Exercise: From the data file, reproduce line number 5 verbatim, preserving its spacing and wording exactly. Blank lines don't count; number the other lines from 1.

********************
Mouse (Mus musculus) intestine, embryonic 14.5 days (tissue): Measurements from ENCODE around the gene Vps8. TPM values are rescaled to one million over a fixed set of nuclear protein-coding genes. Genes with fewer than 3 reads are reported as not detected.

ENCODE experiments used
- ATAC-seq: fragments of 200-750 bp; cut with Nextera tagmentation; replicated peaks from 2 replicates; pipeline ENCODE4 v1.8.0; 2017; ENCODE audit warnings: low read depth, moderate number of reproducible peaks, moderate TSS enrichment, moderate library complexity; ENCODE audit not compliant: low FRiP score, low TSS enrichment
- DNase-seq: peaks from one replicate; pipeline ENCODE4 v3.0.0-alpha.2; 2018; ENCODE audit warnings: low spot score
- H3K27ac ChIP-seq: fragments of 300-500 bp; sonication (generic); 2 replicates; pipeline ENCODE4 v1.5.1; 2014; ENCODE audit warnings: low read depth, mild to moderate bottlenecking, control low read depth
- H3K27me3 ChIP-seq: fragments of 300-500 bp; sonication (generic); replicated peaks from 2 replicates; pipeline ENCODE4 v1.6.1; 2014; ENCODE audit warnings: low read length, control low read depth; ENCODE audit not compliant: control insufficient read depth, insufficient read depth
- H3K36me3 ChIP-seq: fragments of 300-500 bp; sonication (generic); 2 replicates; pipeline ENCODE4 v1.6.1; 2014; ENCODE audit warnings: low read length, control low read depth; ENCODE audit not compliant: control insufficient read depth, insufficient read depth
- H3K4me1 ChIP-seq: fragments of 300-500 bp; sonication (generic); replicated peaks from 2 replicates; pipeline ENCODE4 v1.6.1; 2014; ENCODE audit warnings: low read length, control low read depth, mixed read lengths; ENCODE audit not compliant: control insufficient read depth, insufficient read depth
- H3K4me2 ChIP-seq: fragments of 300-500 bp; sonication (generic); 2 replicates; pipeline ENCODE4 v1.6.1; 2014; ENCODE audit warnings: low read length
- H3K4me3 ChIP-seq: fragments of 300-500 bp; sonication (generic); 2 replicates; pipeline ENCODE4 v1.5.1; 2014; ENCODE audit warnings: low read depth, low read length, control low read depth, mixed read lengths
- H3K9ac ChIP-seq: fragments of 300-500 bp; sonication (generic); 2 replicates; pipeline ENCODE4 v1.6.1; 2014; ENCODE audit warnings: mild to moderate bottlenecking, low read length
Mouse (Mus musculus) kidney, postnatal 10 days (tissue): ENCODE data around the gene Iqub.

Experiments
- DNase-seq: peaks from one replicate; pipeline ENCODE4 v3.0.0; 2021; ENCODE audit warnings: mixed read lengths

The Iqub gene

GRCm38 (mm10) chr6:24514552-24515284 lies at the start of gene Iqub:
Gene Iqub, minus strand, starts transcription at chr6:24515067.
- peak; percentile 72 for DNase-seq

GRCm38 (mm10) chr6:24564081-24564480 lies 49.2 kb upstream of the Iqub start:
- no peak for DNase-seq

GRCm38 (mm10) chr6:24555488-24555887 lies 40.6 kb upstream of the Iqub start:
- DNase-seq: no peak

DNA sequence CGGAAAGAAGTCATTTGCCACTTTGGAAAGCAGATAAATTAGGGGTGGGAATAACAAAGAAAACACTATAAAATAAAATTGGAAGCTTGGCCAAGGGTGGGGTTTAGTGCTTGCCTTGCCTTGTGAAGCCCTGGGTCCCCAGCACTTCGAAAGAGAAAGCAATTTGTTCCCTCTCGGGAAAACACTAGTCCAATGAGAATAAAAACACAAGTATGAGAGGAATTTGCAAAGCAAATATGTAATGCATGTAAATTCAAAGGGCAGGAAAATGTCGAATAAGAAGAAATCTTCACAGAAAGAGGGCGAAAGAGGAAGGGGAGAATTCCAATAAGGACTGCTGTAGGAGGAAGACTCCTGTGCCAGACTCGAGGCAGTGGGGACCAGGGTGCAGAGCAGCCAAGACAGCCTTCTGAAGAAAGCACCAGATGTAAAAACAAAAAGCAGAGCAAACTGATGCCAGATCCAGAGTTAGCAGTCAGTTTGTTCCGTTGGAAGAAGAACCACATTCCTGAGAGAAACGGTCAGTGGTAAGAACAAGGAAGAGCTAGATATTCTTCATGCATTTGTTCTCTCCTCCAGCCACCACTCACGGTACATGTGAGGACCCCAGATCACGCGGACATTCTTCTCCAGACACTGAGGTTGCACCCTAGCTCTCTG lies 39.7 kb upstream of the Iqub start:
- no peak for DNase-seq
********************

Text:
- H3K27ac ChIP-seq: fragments of 300-500 bp; sonication (generic); 2 replicates; pipeline ENCODE4 v1.5.1; 2014; ENCODE audit warnings: low read depth, mild to moderate bottlenecking, control low read depth